Last week, I blogged about going on a unique date with your partner to keep things interesting. Well, this week, I read an article by Aron et al. (2000) that further emphasized the importance of this recent love tip.
I'm sure that many of you would agree that doing fun things with your partner is good for your relationship. However, you probably didn't know that researchers have actually found evidence to support this idea. While it may be obvious, engaging in new, interesting, and exciting activities with your partner is very beneficial to your relationship.
In 2000, Arthur Aron and his colleagues conducted five separate studies to fully examine how participating in activities with your partner influences various aspects of your relationship's quality. In study one, participants completed a survey that mainly measured these three variables: (1) shared participation of new and exciting activities, (2) experienced relationship quality, and (3) the amount of boredom the participants experience in their relationships. Study two used the same questions from study one, but this time, the researchers went door-to-door to find participants.
Studies one and two found a strong positive relationship between participating in new and exciting activities and experienced relationship quality. So, as the activities in your relationship increase in perceived newness and excitement, your experienced relationship quality also tends to increase. Likewise, as one variable decreases, the other also tends to decrease.
Unfortunately, these studies were only correlational in nature (i.e. the studies showed that the two variables were related, but they did not show which variable caused the other-- does increased relationship quality cause people to engage in more exciting activities OR does engaging in more exciting activities cause increased relationship quality?). Because of this, the researchers decided to conduct three more experimental studies to help shed some light on the cause-effect relationship between these two variables.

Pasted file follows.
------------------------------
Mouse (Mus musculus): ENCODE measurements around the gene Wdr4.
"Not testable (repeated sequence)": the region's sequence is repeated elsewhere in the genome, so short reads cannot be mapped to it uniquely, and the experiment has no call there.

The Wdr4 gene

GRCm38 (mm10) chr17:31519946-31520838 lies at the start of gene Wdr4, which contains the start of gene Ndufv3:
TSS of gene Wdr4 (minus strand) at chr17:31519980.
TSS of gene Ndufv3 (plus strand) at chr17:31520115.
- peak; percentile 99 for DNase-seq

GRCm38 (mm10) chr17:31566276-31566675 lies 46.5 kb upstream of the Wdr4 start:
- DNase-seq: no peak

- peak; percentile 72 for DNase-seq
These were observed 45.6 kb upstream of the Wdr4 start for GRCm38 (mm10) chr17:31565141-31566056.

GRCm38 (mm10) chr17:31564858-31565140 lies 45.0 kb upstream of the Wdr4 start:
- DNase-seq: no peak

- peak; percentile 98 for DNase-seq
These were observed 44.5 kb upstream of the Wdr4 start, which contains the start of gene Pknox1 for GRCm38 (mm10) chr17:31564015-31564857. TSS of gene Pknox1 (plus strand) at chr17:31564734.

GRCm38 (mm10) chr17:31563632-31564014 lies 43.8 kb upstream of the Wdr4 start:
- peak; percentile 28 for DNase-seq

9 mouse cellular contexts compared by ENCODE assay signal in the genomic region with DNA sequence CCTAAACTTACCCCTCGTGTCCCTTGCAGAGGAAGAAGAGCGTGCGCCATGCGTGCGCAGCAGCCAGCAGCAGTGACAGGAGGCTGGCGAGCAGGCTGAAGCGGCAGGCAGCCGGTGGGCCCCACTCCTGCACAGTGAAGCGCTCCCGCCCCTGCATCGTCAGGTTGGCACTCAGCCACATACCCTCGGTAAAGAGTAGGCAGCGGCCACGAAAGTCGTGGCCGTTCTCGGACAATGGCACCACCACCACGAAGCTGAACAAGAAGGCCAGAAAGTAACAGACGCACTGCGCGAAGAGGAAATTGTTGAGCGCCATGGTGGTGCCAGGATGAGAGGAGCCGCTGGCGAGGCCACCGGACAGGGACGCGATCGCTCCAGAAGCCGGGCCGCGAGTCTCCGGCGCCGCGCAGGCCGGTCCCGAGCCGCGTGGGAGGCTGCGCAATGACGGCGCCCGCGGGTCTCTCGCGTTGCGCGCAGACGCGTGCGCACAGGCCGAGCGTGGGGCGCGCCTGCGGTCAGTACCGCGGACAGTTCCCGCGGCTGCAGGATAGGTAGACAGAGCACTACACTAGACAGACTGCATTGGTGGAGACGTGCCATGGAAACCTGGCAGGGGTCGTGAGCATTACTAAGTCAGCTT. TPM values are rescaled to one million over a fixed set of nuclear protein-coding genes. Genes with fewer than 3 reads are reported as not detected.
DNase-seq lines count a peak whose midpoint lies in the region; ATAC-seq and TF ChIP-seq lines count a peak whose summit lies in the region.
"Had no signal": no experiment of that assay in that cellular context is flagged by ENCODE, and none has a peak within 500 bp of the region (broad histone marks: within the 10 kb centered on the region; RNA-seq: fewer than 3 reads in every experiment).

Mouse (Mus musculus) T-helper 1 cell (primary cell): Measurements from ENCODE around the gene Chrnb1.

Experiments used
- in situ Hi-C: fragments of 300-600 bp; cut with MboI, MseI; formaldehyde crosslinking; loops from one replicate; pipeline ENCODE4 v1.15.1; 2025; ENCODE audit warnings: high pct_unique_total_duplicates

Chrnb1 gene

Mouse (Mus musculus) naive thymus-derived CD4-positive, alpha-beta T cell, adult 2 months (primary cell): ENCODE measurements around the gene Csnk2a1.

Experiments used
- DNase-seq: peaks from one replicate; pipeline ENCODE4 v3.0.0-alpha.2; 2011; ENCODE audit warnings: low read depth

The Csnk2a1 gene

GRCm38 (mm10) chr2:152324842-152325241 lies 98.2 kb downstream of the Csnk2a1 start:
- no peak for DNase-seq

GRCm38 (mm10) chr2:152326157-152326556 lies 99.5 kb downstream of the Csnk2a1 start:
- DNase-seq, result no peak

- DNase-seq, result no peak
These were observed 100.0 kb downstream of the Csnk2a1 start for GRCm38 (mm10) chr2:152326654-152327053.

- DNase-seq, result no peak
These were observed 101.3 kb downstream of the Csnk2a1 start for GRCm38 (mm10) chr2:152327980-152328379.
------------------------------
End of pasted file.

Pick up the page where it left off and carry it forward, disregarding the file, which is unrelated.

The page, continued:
Study three examined the impact that engaging in exciting and not-so-exciting activities has on experienced relationship quality. Twenty eight couples (24 dating & 4 married) participated. Each couple came the study location and completed relationship quality surveys (which measured things like relationship satisfaction & feelings of passionate love) in separate rooms. Then, they engaged in an activity together, which was either new & exciting (a fun obstacle course that they had to work together to complete) or boring & mundane (sitting on the floor and rolling a ball to a check point over and over again). Afterwards, they completed relationship quality surveys again.
They discovered that shared participation in novel-arousing activities, compared with shared participation in mundane activities, increased experienced relationship quality. Interestingly, participants' experienced relationship quality significantly increased after only about 10 minutes of engaging in the new and interesting activity!
Study four focused on only married couples. It was very similar to study three, except the participants were all married and there were three conditions instead of just two. This time, participants came to the lab, separately filled out experienced relationship quality surveys, and then engaged in either a new and exciting task, a boring and mundane task, or no task at all. Like study three, after they were finished with the activity, they completed experienced relationship quality surveys again.